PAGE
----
The Courier News from Blytheville, Arkansas on April 11, 1967 · Page 1
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The Courier News from Blytheville, Arkansas · Page 1

Blytheville, Arkansas
Issue Date:
Tuesday, April 11, 1967
Page 1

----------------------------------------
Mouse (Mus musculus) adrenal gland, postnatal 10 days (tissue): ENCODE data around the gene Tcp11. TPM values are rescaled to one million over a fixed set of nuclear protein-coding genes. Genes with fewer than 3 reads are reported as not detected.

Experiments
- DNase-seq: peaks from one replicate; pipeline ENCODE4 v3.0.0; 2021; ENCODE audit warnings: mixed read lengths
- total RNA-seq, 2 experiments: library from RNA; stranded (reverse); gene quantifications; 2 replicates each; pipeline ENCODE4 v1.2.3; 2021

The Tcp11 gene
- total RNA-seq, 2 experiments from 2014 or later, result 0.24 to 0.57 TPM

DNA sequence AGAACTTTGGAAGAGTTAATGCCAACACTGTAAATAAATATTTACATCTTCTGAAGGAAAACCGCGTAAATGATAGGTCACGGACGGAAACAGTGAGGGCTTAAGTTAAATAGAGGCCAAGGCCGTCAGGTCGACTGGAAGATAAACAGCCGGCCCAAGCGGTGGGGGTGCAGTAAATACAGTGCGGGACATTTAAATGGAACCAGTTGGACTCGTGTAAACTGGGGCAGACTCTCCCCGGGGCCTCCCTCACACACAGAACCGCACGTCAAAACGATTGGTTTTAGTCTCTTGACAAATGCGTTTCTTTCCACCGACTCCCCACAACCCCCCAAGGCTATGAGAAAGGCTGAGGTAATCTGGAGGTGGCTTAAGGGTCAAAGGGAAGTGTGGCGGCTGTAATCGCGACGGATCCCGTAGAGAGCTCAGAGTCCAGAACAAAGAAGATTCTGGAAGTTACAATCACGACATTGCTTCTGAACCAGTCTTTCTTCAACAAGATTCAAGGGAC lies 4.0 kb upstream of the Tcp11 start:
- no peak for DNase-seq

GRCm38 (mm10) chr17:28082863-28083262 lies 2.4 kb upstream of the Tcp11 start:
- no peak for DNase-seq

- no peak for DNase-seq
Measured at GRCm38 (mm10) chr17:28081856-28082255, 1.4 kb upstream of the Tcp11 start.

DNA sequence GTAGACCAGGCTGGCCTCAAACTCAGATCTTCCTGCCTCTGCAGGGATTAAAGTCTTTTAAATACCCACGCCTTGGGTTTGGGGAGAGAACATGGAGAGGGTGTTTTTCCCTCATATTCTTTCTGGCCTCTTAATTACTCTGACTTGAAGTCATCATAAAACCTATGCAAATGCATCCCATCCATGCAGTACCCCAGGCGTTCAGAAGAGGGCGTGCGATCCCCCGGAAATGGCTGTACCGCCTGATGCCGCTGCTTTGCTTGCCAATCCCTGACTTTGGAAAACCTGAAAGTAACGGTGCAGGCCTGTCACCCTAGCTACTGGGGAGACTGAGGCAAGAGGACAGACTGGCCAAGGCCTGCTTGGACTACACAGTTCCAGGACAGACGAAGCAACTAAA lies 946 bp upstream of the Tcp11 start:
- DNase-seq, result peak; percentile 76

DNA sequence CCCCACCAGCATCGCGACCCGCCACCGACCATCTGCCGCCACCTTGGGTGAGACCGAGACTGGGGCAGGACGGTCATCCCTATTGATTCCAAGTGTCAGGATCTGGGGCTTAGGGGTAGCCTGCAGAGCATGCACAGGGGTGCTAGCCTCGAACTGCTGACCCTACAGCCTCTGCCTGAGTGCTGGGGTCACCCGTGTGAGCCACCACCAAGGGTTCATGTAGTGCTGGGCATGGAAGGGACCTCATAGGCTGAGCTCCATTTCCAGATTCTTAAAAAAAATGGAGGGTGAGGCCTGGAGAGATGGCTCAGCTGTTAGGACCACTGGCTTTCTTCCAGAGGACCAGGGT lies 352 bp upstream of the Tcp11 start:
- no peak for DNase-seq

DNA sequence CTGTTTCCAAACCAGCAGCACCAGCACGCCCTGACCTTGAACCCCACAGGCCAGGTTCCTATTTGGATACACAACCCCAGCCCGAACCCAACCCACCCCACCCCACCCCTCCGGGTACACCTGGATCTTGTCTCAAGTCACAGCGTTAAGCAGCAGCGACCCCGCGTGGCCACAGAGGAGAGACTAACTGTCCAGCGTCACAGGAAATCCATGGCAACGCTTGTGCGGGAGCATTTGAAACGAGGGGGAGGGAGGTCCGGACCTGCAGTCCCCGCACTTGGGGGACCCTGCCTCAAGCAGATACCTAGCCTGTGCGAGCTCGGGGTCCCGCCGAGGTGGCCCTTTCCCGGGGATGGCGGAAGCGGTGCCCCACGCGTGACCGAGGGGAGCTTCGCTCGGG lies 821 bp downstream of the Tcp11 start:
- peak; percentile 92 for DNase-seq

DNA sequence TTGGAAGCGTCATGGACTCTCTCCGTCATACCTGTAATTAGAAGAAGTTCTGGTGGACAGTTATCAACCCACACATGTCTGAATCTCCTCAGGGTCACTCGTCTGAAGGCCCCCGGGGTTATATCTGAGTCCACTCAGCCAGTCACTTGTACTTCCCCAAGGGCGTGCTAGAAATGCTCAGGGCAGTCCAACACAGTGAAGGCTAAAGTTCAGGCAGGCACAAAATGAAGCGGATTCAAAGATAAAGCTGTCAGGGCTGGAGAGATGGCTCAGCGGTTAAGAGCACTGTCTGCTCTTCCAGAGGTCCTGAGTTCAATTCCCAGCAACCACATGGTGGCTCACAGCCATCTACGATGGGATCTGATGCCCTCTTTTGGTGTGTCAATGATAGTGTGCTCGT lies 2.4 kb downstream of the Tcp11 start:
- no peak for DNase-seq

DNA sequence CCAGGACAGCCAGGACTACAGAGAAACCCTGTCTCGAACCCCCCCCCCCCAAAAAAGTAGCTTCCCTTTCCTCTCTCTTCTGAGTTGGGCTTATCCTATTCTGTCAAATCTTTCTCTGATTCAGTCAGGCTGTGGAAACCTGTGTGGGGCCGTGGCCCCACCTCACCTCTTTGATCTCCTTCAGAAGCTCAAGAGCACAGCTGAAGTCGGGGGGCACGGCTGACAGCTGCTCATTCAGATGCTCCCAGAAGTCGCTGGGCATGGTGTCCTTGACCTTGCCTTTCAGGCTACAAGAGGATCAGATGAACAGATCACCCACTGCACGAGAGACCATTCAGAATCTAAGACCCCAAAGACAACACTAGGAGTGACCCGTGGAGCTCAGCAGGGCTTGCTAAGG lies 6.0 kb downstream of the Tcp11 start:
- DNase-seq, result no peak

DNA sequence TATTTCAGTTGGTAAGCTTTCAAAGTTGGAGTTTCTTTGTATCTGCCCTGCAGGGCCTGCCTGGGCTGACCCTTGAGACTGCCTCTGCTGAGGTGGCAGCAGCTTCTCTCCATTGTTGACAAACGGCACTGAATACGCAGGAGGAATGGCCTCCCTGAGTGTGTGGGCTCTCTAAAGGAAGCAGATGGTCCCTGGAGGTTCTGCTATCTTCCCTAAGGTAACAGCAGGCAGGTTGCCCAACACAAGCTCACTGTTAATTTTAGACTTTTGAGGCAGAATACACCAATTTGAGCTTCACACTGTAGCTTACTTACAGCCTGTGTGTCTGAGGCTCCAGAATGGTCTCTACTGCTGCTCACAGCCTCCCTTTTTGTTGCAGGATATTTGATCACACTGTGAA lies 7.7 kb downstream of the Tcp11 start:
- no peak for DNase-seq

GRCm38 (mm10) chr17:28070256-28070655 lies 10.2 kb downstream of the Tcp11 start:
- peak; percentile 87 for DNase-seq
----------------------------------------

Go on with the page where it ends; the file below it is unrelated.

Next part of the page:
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BLYTHEVDLLE COURIER NEWS iVOL. 63—NO. 21 BLYTHEVILLB, ARKANSAS (72315)! TUESDAY, APRIL 11, 1967 12 PAGES TEN CENTS Dateline April 11 NASHVILLE (AP) - Officials say Stokely Carmichael directly or indirectly provoked the rioting in Nashville. Carmichael says the police are to blame. (Story on Page 12) . • TOKYO (AP) — President Liu Shao-chi may still command a majority in the Chinese Communist party's Central Committee but officials in Peking say his "downfall is definite." Jen Chien-hsin, head of the Asia-Africa-Latin America department of China's Foreign Trade Promotion Commission- was quoted in the newspaper Tokyo Shimbun today as saying Liu's future would be "decided by the people." • NEW YORK (AP) — Military authorities in North Vietnam have permitted two more U.S. prisoners of war to meet Western visitors and to report they were receiving "humane" treat-' ment, the New York Times reported today. The meeting" with the captured airmen were described by a French physician and an American Biochemist, both associated with the Behtrand Russell Peace Foundation, in interviews with the Times. • NEW YORK (AP - Adam Clayton Powell is the overwhelming favorite in today's special election to fill his old House seat. His toughest battle is expected to be against voter complacency. The primary measure of the Harlem Negro Democrats' success will be the size of the voter turnout and the plurality he receives. • DETROIT (AP) - With 5,000 workers idled and other thousands on short shifts at parts- starved plants, the auto industry anticipates a worsening of the situation it blames on the closing of trucking firms across the country. General Motors Corp. laid off 5,000 workers today and shut down truck assembly operations at iis CMC Truck and Coach Division at Pontiac, Mich. • SAIGON (AP) — American warplanes plunged through holes in the clouds Monday to give North Vietnam its second- heaviest pounding since the monsoon rains moved in five months ago. . The 133 raids cost the United States one Air Firce F105 Thun- derchief shot down by Red ground gunners. It was the 503rd American plane reported lost over North Vietnam. NEW YORK (AP) - Old faces reappeared on camera and experienced hands were back at the controls today as network radio and television put taped reruns in storage boxes and returned to normal after its first nationwide strike. Among the first familiar faces to greet viewers during the day were those of NBC "Today" Bhow host Hugh Downs and newscaster Frank Blair. Barbara Walters had the day off, but was expected to rejoin the show Wednesday. NEW YORK (AP)-Directors of the National Association for the Advancement of Colored People have voted unanimously against Dr. Martin Luther King's proposal to merge the civil rights and peace movements. The NAACP's 80-member board called the plan put forward by King a week ago "a serious tactical mistake" and said fusing the two movements "will serve the cause neither of civil rights nor of peace." • QUEN1BOROUGH, England '(AP) — Four-year-old Bruce Rambaldini heard his father tell his mother they ought to get, rid of the family car. So Bruce set It on fire and burned it out. John Rambaldini, a mechanic, was talking at breakfast Monday about selling his 1958 sedan and buying a new car. The words that stuck in Bruce's mind were: "We ought to get rid of (lie car." ( iNITED STATES 197,000 ATLANTIC OCIAN .'JtAMADOJ 2*3 TRINIDAD AND TQIAGO 975 VENEZUELA'jJsUYANA «47 , , 8,876 ^SsuWNAM (NETM.) FR. GUIANA TAWCA 1,433 MNAMAJ COLOMB 7 A BRAZIL 81,301 | | OAS Members Potential New Members Democratically Eltcted Government- Dictatorship Argentina] Milihny Control 000 I Population in Thousands ARGENTINA OAS MEET —. Latin-American economic integration and economic and social reform are on the agenda for the April 12-14 summit session of the Organization of American States at the Urugayan resort of Punta del Este. To underline U.S. backing for latin development, President Johnson asked Congress for approval in principle of $1.5 billion in aid during the coming five years. With Communist Cuba currently out of the Good Neighbor club, 20 nations are full OAS members. Canada long has been the most important prospective member. Others, former British territories now independent, include Jamaica, Barbados, Trinidad and Tobago, and Guyana. Latins Hoping For Larger US Market By WILLIAM L. RYAN PUNTA DEL ESTE, Uruguay (AP) — President Johnson arrived in Uruguay today to tackle what a U.S. government source described as a choice between "desirable policy and harsh necessity" in his conference with hemisphere chiefs of state. The spacious and manicured grounds of Beaulieu (beautiful place), site of the villa set aside {or him was under tight security measures which had turned a rich man's playground into fortress. Swarms of police and troops surrounded the security zone of three square miles in the villa area. All access in and out of Punta del Este was heavily guarded. Antiaircraft guns were in strategic positions. Destroyer escorts and a communications ship prowled the water just off the coast of the Punta del Sste Peninsula. The official reception for the U.S. President — the bands, the color guards, the salute and the whole gamut of state visit ceremony — was restricted to Montevideo. There, the Comunist registered their protest by publishing a huge banner in red in their newspaper, El Popular, saying "Johnson Go Home." An accompanying photo showed the President's head on a body garbed in Nazi uniform, the right arm upraised in the Hitler a salute. In Punta del Este, the arrival was all business with presidential aides and Secretary of State Rusk waiting to greet him. As the U.S. chief executive left Washington Monday night, Secretary of State Dean Rusk and his colleagues from 18 Latin-American nations continued another long preliminary session trying to iron out difficulties in a proposed declaration for the chiefs of state to make at the end of the conference. A U.S. government source said there would be agreement on a tentative declaration, but it was obvious the foreign ministers would have to leave over some thorny matters for the consideration of their chiefs. One of these was the general question of trade and credits. Another was the preamble to the declaration. There has been no agreement on this after many hours of discussion among the foreign ministers. The United States wanted mention of political considerations, such as resistanme to communism and devotion to democratic processes, but met with stiff resistance. The big snags were in the area of economics, which is what this meeting is all about. The summit conference is billed as an attempt to accelerate the See LBJ on Page 3 Truck Strike Pinch May Hit Consumer WASHINGTON (AP) - A coast-to-coast trucking shutdown pinched the supply lifeline of U.S. merchants and manufacturers today amid predictions consumers soon will feel the squeeze. Cutbacks in auto manufacturing in Michigan and elsewhere, i and forecasts of massive worker layoffs in Indiana, Iowa, Nebraska and Connecticut came as the dispute between the Tern- sters Union and Trucking Employers Inc. continued into its third day. Negotiators for the Teamsters and TEI—whose 1,500 mebers account for 65 per cent of the nation's long-haul trucking- recessed talks at 11:50 p.m. Monday night. Spokesmen for both sides called the day's efforts "useful," but would give no further details. The talks were la resume It- day, with the wage difference reportedly still about 10 cents an hour. The Teamsters are asking a 7 per cent hike to raise the range to from $3.74 to $5.35 an hour. TEI reportedly is offering a 5 per cent jump. TEI locked out the Teamsters Sunday after accusing the union of staging scattered, selective strikes against its members. The Teamsters accused TEI of trying to force President Johnson to invoke the Taft-Hartley Act's 80-day cooling-off period. Senate Majority Leader Mike Mansfield said Johnson has naked the Justice Department to check the Taft-Hartley Act because "there is some question whether the cooling-off period can be applied In a lockout." General Motors Corp., one of the nation's industrial giants, announced it will suspend truck assembly operation la Pontiac, Mich., beginning today "due to a parts shortage," idling 5,000 workers. Chrysler Corp. cut an eight- hour afternoon shift in half Monday at its Warren, Mich., plant, but hoped for a full day's work today. Ford halved work schedules at its Wayne, Mich., truck plant to "conserve the flow of incoming parts." American Motors slashed the work day at its Kenosha, Wis., assembly line. Forecasts of future shortages came from most parts of the country. Tons of trucking board "piggy-back" freight trains stood unloaded in Chicago rail yards. Thomas Coulter, chief executive officer of the Chicago Association of Commerce and Industry, said food supplies to the nation's second largest city could be cut off if the lockout continues a week. i County Has $700,000 Elevator Plan Killed by Court By G. J. Drott Staff Writer The Mississippi County Quorum Court met yesterday for the first time (his year at 2 p.m. in the Osceola Courthouse, with 63 of the 73 members present for what developed into a complex and controversial two- lour session. During the session it was learned the county has more than $700,000 operating funds. The figure came to light when installing elevators at Osceola and Blytheville courthouses was being discussed. (The measure was finally defeated 33 to 3). In other action, the Court approved a grant of $1,000 to the Mississippi County Rural Developement Authority; County Judge A. A. (Shug) Banks appointed Allen Segraves Virgil Johnson and E. M. Regenold to a committee to investigate the possibility of purchasing the Safeway Supermarket building in Blytheville for use as a county welfare office; and suggestion from Charlie Coleman of D y e s s, to appoint a committe to investigate a definite yearly road improvement program. The meeting started sedately enough with Banks calling the assembly to order. The first order of business was Banks' ruling, based on a check of the statute, that a member of the court could not appoint a proxy to vote in his stead. The question had been broached to the judge prior to the meeting. * * * Hudson Wren of the Rural Developement Authority addressed the court on behalf of the request for $1,000 for the operating expenses of his agency. The R.D.A., explained Wren, is an outgrowth of an enabling act passed by the general assembly about a year ago, au- 'Y' Directors Will Select Secretary Blytheville YMCA's board of directors will meet in a special session Friday to interview a man for the position of Y secretary. Y Secretary J. P. Garrbtt is retiring this year. Elbert Johnson, who heads the Y committee to find a new secretary, commented that his group "is enthused about the prospect we have invited to our city this week." All Y board members are invited to the meeting, which also is open to interested Y members. "However, those who plan to attend the luncheon should call Mrs. Hugh Whitsitt (PO 3-3225) and make reservations," Johnson said. Announcement of the interview meeting was made at yesterday's Y board meeting. In other action, Bill Stovall, chairman of the Y's membership committee, presented a program which was unanimously approved by the board. Under the project, member ship cultivation will be a 12- month activity under the sponsorship of an Emblem Club, which now is being organized. Cash Stolen From Laundry OSCEOLA - The Self Service Laundry on South Walnut here was entered during the night and an undetermined amount of cash was taken from .he coin box and vending machines. There are no suspects, according to Ray Rigsby, chief of police. thorizing counties to form an organization to make 1 o n grange studies of water and sewerage needs in rural areas and towns of less than 5,500 population. The agency is entitled to request federal funds, Wren said, and an application is now before the government. However, he added, such funds may only be used for study and not for operational expenses. At present, he continued, the R.D.A. has no funds to meet routine costs. Among the matters now before his board, said Wren, are studies of the water and sewerage problems of the Sans Souci area and the Blytheville industrial park and Continental Oil plant, both of which are outside the city limits, and requests from a number of small towns which have asked for assistance from the R.D.A. + * * Wren told the group the $1,000 if granted, would be used approximately according to t h e following break-down: Legal costs, $200; clerical, S250; office supplies, $200; and miscellaneous expenses such as travel and telephone useage, $250-$300. Max Logan of Blytheville made a motion for the granting of Wren's request, and the motion carried unanimously. * * * The elevator proposal was put before the court following Wren's address, and it was at this juncture that the court's atmosphere became considerably more heated. Essentially those who favored the proposal claimed the elevators would be of great public benefit, especially to the aged and the infirm, and that they would increase the utility of the two buildings, more so at Osceola where it is said the installation would enable the fourth floor, now vacant, to be used for offices or storage. Opponents of the measure charged the installations would benefit only a few people, mostly those who used the courthouses regularly, and the money needed for the installations could be put to much better use in other areas, especially on county roads. * * + At last fall's meeting, the Court had been given an estimate of $108,000 as the total cost of the installations. However, said Banks, this figur* was based on the use of electri- See COURT on Page 3 Liz Taylor, Paul Scofield Get Oscars SANTA MONICA, Calif. (AP) — Britain's "A Man for All Seasons" topped Hollywood's "Who's Afraid of Virginia Woolf?," six Oscars to five, in Academy Awards ceremonies televised Monday night after a late-hour strike settlement. California Gov. Ronald Reagan and his wife Nancy — ex- movie stars themselves — applauded the presentations from eighth row center and guffawed as master of ceremonies Bob Hope quipped: "Tonight we salute Hollywood, the birthplace of politicians. Soon we'll need another category — best performance by a governor." "A Man for All Seasons," the struggle of Sir Thomas More against King Henry VIII's scheming lieutenants, was ac- daimed by the Academy of Motion Pictures Arts and Sciences as Best Picture of 1966. It won Oscars also for Paul Scofield, in the title role; its director, Fred Zinnemann; and for color cinematography, costume design and screenplay. Scofield, 45, was in England rehearsing a play. His Oscar was accepted by Wendy Hiller, nominated for her supporting role in "A Man for All Sea- "Virginia Woolf," the profanity-studded clash of a couple whose hate is grounded in love, brought a second Oscar to Elizabeth Taylor, 35, who won in I960 for "Butterfield 8." "Woolf" was acclaimed also for black and white cinematography, costume design and art direction. Sandy Dennis, the young college professor's wife in "Woolf," received the supporting-actress award. Walter Matthau, 43, got the supporting actor Oscar as the shyster lawyer of the "Fortune Cookie." Stepping onstage with his bro- Car Hits Boy On Bicycle struck by an automobile at Gosnell about 5:30 Sunday afternoon is reported In satisfactory condition at Baptist Hospital, Memphis. The boy was identified as Doyle Coker Jr., son of Mr. and Mrs. Doyle Coker of Gosnell. He reportedly was struck while he was riding is bicycle. He was taken to Chickasawba Hospital for emergency treatment, then transferred t» Memphis. The driver of the automobile has not been identified and it is not known whether or not charges have been filed. ken left arm in a cast and his face bruised — injuries received in falling off a motorcycle last Saturday — he said: "The other day as I was falling off my bicycle, I had the following thoughts: I was given a juicy part, allowed to work with talented, exhilarating, beautiul people and received a great deal of money. Really" — glancing at his Oscar — "don't you think this is going too far?" In his next film, "The Odd Couple," Matthau teams again with Jack Lemon, star of "The Fortune Cookie." Richard Burton and Miss Taylor were at work on "Th« See AWARDS on Page 3 Extension Sought For Rail Strike By JOE HALL WASHINGTON (AP) - Secretary of Labor W. Willard Wirtz believes the critical rail dispute could be settled in the 20-day cooling off period that President Johnson has urged Congress to tack onto Thursday's strike deadline. "Public attention has been focused on this matter now," said Wirtz as Democratic leaders planned to push through both House and Senate today the deadline-extending resolution sought by Johnson. Wirtz indicated his belief that public concern over the crippling effects of the strike on the nation's economy would spur an agreement between rail management and six shopcraft unions if they had additional time to negotiate. Congressional backers of the resolution said they were left with no alternative after collapse Monday of a Senate Labor Committee effort to win a vol- Surge Making DOCA Tour Dan M. Burge of Blytheville, a member of the Defense Orientation Conference Association, left today for a three-day tour of the Air Force Systems Command. The D.O.C.A. is a non-political association ot men from throughout the nation who are interested in national defense and security. It is under the jurisdiction and supervision of the Departmet of Defense. The tour is to originate in Washington with a stop-over in Atlanta. It will include a visit to three Air Force istallations: Arnold Engineering Developement and Testing Center, Tullahoma, Tenn,; the Air Proving Grounds Center at Elgin AFB, Fla., and Cape Kennedy Air Force Station and the John F. Kennedy Space Center, both in Florida. untary 20-day deadline extension. The voluntary extension was accepted by management negotiators but rejected by the unions. Earlier congressional action had provided for the 60-day extension which it about t« expire. If the resolution is cleared by Congress today as expected, it must be flown to President Johnson in Punta del Este, Uruguay, if he is to sign it Wednesday and avert Thursday's 12:01 a.m. EST strike deadline. Johnson will meet in Uruguay with chiefs of state of the Latin- American members of the Alliance for Progress. Democratic senators particularly made it clear at Monday night's Labor Committee session they were reluctant to vote See STRIKE on Page 3 P re-Registration Set at Burdetre Pre-registration for children who will enter the first grade at Burdette or Tuckertown in the fall and registration for the summer Head Start program will be held jointly in the Burdette School cafeteria from 1:30 to 3 p.m. Friday. For a child to be allowed to register for the fall term, he must reach the age of six by next Oct. 1st. Before the final fall registration, the child must have his birth certificate and have received his small pox and polio vaccinations and tuberculosis skin test. iiiiiiiiiigiiiiiniiiiiiiiiiiiuiiiiiiiiiiiiiiiiiiiiiiiiiiiiiniiiiiiiiiiiiiiiiHiin Weather Forecast Partly cloudy this afternoon through Wednesday. Mild this afternoon and tonight becoming warmer Wednesday. Highs this afternoon upper 60s and lower 70s. Lows tonight In the lower 50*. Highs Wednesday 78 to 81 Outlook for Thursday partly cloudy and warm. JHIIIIIIIIIHIHimHIIIII'lllllllllllllllllllHI'lllMIIIIHHIIIIlllllliH